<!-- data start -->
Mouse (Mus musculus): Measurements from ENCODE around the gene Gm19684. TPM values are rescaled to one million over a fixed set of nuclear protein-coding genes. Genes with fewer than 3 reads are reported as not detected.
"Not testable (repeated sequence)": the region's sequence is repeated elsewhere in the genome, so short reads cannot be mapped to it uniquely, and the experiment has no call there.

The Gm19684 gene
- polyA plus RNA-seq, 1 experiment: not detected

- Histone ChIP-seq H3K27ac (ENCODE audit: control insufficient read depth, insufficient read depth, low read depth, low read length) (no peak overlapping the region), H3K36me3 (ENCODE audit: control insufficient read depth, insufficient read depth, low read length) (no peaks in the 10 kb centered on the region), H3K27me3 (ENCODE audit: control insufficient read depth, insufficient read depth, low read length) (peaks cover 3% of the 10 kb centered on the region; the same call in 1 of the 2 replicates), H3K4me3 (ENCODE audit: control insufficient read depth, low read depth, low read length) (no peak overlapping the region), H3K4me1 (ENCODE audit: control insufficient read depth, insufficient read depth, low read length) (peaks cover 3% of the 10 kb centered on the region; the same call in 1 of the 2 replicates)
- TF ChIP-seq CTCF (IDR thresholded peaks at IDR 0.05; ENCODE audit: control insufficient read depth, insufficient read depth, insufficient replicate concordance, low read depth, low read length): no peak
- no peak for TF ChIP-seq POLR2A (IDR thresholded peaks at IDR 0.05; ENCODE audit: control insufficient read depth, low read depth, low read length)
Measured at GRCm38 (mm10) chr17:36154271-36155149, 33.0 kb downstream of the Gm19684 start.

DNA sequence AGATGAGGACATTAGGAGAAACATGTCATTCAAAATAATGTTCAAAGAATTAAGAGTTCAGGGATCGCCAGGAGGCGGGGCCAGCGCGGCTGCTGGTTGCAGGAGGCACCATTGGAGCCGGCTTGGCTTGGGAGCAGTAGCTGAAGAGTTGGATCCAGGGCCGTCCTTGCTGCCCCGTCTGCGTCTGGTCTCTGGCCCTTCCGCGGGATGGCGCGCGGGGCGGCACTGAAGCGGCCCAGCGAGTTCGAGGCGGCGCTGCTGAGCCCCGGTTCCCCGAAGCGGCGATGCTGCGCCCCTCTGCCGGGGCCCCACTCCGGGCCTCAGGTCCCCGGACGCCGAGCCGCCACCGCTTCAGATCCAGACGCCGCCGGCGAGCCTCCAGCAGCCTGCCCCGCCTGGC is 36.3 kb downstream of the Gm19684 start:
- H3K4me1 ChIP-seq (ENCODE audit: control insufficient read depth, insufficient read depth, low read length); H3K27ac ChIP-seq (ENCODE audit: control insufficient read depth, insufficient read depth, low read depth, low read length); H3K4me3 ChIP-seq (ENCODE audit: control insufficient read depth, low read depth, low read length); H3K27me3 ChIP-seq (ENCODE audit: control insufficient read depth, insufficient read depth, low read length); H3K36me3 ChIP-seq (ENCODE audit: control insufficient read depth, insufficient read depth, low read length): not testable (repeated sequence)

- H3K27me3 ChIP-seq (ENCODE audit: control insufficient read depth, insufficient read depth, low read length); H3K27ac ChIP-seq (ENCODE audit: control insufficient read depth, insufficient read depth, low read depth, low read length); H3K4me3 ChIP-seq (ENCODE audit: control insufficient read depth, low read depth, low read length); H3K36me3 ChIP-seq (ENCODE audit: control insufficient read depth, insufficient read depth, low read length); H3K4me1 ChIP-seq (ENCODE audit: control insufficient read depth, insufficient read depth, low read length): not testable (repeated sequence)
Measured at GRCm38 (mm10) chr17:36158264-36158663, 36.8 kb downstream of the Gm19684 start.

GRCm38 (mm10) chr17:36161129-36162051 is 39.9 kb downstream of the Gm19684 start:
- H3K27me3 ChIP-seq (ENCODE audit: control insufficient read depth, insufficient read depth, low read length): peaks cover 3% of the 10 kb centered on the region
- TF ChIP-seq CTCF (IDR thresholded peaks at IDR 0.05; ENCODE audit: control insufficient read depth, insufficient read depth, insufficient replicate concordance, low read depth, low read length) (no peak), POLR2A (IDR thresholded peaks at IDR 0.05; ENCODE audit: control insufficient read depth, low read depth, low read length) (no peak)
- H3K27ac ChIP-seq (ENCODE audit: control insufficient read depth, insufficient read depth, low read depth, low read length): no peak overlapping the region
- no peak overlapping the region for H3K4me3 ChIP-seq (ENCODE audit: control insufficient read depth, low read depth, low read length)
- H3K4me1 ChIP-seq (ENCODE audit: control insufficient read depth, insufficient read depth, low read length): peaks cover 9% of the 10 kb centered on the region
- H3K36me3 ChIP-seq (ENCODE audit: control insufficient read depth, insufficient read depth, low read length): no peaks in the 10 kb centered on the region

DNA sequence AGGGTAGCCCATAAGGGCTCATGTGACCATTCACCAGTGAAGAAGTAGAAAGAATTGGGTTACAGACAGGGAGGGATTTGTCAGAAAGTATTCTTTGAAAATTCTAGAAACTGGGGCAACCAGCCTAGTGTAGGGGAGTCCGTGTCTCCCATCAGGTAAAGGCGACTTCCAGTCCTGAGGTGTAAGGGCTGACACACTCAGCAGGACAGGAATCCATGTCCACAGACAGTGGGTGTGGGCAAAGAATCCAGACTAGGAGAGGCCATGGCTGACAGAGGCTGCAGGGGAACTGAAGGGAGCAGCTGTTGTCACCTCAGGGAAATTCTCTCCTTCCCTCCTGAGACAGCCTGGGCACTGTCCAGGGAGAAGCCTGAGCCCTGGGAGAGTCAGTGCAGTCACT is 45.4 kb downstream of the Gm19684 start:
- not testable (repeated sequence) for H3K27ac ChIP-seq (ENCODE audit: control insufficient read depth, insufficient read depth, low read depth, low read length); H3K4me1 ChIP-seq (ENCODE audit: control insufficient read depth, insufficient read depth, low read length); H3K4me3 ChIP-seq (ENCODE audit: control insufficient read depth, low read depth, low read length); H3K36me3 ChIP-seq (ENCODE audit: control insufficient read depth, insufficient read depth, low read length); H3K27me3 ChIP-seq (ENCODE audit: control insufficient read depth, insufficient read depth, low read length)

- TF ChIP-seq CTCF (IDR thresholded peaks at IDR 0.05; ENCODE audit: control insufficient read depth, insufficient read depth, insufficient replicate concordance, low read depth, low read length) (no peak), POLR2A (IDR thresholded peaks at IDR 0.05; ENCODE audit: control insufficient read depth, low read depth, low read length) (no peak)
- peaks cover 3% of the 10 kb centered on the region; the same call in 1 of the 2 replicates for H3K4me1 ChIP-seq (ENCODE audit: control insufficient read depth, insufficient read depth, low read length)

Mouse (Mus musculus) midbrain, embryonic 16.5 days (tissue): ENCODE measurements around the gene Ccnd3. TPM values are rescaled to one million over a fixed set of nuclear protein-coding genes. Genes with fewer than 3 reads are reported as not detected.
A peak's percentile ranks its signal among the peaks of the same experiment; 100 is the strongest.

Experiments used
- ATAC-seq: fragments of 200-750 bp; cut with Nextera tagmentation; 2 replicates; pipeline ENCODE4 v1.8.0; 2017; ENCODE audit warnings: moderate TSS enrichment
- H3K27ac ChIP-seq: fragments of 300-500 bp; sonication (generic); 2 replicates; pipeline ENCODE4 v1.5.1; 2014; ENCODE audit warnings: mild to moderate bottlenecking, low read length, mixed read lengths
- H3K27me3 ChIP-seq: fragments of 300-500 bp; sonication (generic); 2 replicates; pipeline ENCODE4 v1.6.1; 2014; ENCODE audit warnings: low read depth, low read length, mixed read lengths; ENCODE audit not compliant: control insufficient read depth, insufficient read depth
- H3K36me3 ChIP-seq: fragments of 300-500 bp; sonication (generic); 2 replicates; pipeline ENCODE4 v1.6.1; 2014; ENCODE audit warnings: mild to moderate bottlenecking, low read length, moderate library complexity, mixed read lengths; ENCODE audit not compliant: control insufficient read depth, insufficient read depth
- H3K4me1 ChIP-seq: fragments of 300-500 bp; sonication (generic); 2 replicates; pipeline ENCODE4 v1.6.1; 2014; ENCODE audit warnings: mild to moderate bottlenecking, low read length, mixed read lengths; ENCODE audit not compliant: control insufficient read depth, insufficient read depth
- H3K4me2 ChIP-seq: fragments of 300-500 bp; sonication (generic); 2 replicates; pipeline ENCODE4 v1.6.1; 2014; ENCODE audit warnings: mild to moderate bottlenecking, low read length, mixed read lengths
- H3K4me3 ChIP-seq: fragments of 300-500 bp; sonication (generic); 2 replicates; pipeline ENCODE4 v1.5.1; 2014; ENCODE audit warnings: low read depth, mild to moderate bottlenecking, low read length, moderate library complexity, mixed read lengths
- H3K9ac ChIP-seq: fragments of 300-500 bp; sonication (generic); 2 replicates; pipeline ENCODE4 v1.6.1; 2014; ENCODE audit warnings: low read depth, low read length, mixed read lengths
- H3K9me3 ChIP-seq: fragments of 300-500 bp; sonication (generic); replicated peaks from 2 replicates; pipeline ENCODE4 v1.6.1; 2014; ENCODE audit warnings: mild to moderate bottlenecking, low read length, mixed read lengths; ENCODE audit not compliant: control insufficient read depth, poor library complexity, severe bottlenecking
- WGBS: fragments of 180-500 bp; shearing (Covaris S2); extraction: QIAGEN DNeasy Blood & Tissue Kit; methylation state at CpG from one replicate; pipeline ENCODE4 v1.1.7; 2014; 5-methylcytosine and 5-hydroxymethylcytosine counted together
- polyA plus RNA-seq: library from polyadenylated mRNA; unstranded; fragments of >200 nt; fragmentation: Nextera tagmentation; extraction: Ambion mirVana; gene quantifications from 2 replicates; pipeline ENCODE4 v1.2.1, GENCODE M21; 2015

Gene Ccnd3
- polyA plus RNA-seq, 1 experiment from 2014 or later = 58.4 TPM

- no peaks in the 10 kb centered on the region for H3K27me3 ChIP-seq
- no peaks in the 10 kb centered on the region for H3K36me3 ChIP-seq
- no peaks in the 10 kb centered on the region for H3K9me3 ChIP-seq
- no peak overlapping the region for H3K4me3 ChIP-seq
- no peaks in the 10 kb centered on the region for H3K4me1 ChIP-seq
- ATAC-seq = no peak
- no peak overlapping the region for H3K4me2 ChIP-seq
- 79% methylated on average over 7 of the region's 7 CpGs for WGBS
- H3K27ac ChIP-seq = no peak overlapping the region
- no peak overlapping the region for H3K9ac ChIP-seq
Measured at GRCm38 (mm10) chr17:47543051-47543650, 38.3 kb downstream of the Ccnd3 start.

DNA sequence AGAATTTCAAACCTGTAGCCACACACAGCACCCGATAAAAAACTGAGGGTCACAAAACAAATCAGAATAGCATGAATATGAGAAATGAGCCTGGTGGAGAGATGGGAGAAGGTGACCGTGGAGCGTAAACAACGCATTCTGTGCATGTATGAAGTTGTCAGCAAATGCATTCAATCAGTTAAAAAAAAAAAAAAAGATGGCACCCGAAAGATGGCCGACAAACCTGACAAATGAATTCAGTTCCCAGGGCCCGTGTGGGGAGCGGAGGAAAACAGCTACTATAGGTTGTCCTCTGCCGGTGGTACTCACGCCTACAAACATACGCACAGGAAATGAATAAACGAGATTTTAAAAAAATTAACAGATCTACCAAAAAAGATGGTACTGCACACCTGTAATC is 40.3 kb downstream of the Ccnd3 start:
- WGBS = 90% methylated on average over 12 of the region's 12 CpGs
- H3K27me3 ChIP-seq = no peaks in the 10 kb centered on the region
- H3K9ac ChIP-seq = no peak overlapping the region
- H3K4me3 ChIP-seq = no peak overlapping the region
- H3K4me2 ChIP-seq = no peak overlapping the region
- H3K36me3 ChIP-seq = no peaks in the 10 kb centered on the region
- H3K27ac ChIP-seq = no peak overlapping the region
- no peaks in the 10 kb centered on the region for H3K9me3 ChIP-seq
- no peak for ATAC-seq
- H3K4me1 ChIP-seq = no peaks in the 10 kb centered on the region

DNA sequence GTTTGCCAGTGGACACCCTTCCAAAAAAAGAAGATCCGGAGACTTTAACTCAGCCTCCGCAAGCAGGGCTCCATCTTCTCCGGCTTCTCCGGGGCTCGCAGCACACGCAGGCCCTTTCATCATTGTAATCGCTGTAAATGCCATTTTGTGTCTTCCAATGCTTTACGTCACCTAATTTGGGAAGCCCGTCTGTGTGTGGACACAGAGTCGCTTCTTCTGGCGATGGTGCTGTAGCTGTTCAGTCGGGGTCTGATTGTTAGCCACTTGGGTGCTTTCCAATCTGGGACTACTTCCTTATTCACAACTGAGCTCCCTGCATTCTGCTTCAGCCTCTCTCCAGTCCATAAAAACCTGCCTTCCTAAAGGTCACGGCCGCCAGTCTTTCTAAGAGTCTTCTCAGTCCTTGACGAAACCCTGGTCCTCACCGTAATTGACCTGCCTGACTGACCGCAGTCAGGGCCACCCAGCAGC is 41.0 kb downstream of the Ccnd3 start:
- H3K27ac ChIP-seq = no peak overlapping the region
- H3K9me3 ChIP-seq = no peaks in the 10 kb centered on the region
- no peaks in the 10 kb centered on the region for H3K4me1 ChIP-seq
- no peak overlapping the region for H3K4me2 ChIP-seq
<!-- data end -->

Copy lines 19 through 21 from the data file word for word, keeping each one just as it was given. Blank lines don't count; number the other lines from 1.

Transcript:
- H3K36me3 ChIP-seq (ENCODE audit: control insufficient read depth, insufficient read depth, low read length): no peaks in the 10 kb centered on the region

DNA sequence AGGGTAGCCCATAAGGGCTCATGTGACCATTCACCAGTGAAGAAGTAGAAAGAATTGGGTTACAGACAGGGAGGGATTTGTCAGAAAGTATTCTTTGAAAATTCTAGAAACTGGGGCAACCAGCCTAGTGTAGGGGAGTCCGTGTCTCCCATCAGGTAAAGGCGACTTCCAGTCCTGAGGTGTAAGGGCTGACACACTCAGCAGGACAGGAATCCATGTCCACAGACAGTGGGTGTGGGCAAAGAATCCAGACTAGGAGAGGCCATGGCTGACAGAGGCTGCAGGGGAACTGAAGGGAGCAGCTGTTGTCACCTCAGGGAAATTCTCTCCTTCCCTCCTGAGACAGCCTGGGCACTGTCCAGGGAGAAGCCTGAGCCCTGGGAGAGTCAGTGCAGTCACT is 45.4 kb downstream of the Gm19684 start:
- not testable (repeated sequence) for H3K27ac ChIP-seq (ENCODE audit: control insufficient read depth, insufficient read depth, low read depth, low read length); H3K4me1 ChIP-seq (ENCODE audit: control insufficient read depth, insufficient read depth, low read length); H3K4me3 ChIP-seq (ENCODE audit: control insufficient read depth, low read depth, low read length); H3K36me3 ChIP-seq (ENCODE audit: control insufficient read depth, insufficient read depth, low read length); H3K27me3 ChIP-seq (ENCODE audit: control insufficient read depth, insufficient read depth, low read length)